By Eric Nusbaum (text) and Craig Robinson (art)
HERMOSILLO, Mexico -- The Serie del Caribe is an international feel-good event, which means it is also a heavily sponsored one. The entire scene inside and around Estadio de Sonora looks like it was painted onto a giant Tecate billboard. Beer ads are so ubiquitous that you almost don't notice them. The advertising here has that organic quality -- it feels like a natural part of the Serie del Caribe experience. Ads are chalked onto the field just beyond the base lines, stitched into players' uniforms, and floating via blimps and balloons above the stadium (blimps and balloons that Craig and I have repeatedly mistaken for the moon).
Craig's favorite advertisements were the sky dancers. Sky dancers are those floppy inflatable tube things whose native habitat is on a busy highway in front of a used car dealership. If there wasn't work to do, Craig would have just stared at them for hours on end, possibly drooling meanwhile, and certainly not drawing anything. We spoke with Omar and Ricardo, two men whose job it was to raise and lower the Tecate sky dancers behind the right field bullpen (there were also Coca Cola sky dancers present). They stood on guard waiting for breaks in the action -- third outs, pitching changes, home runs -- during which they would shout code words into walkie-talkies and scramble to turn on a pair of nearby generators. But almost as soon as the sky dancers were inflated, the baseball began again, and they were empty, flopping lifelessly to the concrete in a tangled mess.
The sky dancers were provided by a Monterrey-based company called that is handling all of Tecate's inflatable advertising at the Serie del Caribe. This includes blimps, fanfest promotions, and a beer can the size of a small building in the parking lot. The company brought a bunch of employees to Hermosillo for the week-long event, including Omar and Ricardo, who normally work at baseball and soccer games in Monterrey.
One of the best things about the Serie del Caribe from a fan perspective is how easy it is to get free stuff. Packs of women in scantily clad outfits wander around the stadium with giant bags of foam baseballs, t-shirts, and other souvenirs that you badly want at the time, then immediately realize you have no use for. They work for all sorts of companies, ranging from Tecate to Telmex (Mexico's telephone monopoly). Sometimes the women wear bright spandex; other times the costumes are more creative. The Coca Cola promotional crew was wearing mock baseball uniforms, with pin-striped pants and high white boots. Men drifted away from their friends, and lined up to take pictures with the girls.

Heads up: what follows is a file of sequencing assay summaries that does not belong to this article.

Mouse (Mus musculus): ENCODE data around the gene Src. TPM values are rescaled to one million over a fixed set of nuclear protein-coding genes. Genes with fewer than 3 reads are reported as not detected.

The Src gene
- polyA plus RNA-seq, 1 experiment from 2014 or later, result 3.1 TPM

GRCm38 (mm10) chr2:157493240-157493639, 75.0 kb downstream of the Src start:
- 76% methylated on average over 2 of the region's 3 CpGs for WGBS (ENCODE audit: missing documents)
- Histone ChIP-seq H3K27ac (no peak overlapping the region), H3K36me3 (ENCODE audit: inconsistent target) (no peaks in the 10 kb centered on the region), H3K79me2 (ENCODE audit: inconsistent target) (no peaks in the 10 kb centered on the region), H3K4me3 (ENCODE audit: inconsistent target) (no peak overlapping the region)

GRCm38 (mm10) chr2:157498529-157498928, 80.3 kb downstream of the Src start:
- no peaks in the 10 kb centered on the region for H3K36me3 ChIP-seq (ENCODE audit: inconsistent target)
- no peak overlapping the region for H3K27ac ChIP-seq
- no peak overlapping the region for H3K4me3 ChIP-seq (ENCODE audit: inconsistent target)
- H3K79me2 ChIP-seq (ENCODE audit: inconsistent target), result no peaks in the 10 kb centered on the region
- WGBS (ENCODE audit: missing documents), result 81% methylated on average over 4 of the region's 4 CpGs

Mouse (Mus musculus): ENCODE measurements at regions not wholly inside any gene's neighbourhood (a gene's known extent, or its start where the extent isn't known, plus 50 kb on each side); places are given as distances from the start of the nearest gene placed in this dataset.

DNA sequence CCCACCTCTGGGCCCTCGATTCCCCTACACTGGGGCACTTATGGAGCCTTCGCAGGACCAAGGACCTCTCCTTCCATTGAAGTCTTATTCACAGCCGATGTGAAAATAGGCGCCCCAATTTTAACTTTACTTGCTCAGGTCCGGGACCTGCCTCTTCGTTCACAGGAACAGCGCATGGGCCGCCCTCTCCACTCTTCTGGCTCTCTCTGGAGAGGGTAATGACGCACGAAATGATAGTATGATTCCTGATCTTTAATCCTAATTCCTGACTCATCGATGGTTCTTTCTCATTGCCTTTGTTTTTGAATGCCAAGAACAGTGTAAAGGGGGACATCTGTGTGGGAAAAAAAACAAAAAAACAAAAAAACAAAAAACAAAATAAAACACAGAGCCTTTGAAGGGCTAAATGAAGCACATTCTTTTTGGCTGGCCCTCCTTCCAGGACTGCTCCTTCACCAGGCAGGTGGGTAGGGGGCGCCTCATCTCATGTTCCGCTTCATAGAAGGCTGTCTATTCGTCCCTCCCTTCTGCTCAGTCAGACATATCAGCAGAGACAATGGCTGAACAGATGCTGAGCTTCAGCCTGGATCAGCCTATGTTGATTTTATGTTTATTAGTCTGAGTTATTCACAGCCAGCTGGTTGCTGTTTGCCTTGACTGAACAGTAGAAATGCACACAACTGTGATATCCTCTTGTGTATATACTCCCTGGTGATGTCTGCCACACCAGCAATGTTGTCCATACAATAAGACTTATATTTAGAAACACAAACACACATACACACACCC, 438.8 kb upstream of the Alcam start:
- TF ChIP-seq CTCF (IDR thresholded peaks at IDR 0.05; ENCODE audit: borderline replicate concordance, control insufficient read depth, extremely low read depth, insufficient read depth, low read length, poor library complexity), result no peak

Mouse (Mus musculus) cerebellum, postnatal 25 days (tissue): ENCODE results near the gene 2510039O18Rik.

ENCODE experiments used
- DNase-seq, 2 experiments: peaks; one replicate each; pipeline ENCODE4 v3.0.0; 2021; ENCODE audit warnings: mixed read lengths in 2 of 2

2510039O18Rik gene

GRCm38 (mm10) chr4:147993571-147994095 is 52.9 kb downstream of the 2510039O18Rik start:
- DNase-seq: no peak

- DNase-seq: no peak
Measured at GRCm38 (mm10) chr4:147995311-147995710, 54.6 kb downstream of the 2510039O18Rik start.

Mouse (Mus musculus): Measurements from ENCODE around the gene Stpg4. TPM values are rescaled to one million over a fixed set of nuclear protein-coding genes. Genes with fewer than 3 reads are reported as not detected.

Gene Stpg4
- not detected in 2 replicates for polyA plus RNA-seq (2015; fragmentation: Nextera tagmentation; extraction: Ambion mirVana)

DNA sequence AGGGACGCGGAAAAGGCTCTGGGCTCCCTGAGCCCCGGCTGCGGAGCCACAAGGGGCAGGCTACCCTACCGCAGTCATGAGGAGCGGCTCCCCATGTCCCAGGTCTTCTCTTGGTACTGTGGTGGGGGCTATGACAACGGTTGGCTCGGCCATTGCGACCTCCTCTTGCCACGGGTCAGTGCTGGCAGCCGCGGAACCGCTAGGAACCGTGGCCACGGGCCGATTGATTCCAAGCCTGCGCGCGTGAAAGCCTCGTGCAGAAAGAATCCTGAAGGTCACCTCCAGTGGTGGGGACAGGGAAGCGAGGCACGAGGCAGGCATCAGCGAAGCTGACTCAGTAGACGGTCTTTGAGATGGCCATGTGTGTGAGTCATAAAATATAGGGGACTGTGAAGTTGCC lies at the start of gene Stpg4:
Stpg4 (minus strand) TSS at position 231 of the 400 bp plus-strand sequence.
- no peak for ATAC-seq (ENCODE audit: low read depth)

I spoke to Flor (second from the right in Craig's drawing) about her experience on the promotional crew. She said that she and her coworkers do this all year round. Coca Cola is present at basically every event in Hermosillo -- the Serie del Caribe is just one of many. (This is not a big surprise, as Mexico routinely leads the world in Coke consumption; in 2010, the company said Mexicans drank about 5,400 ounces of Coke per capita.) Flor was exactly as bubbly as you would expect a person with her job to be. She loved being at the new stadium, and loved promoting Coca Cola. But she said her job was more about creating a fun atmosphere than actually selling a product. The atmosphere, in effect, was the product.
And so it has gone in all of Hermosillo, where in addition to being the highly public debut of a brand new stadium, the Serie del Caribe has been a major economic event. You can't help but notice that all over town, every kind of business is branded with the orange Serie del Caribe logo, ranging from taxis to restaurants to housing developments. You don't get the sense of a city in dire need of a business boom (Hermosillo has a solid manufacturing economy), but you do get the sense of a place taking advantage of this fleeting moment as a tourist destination. The Spanish word I'd use here is aprovechar, which is literally translated to "take advantage of," but actually means something more immediate, and less amoral.
The best example of Sonorans' aprovechando is the parking lot outside of Estadio Sonora, where a dozen or so makeshift tents are set up to sell unofficial merchandise. It's the sort of black market setup that would never, ever exist in an American stadium -- especially while fans are lining up for more than an hour to enter the official Serie del Caribe store. But there the markets are, selling shirts and jerseys and caps and pennants and magnets and beer koozies and pens and basically anything else a person could want. Monday night, we bought burritos from a folding table at the market. Tuesday afternoon, we saw a nun selling Catholic Serie del Caribe keychains. There's more than enough business to go around.
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Craig Robinson is the proprietor of FlipFlopFlyBall.com, a baseball infographics maven, and can be followed on Twitter @flipflopflying. Eric Nusbaum lives in Mexico City. His writing has appeared in Slate, Deadspin, The Daily Beast and The Best American Sports Writing. He is a staffer at The Classical. You can reach him @ericnus.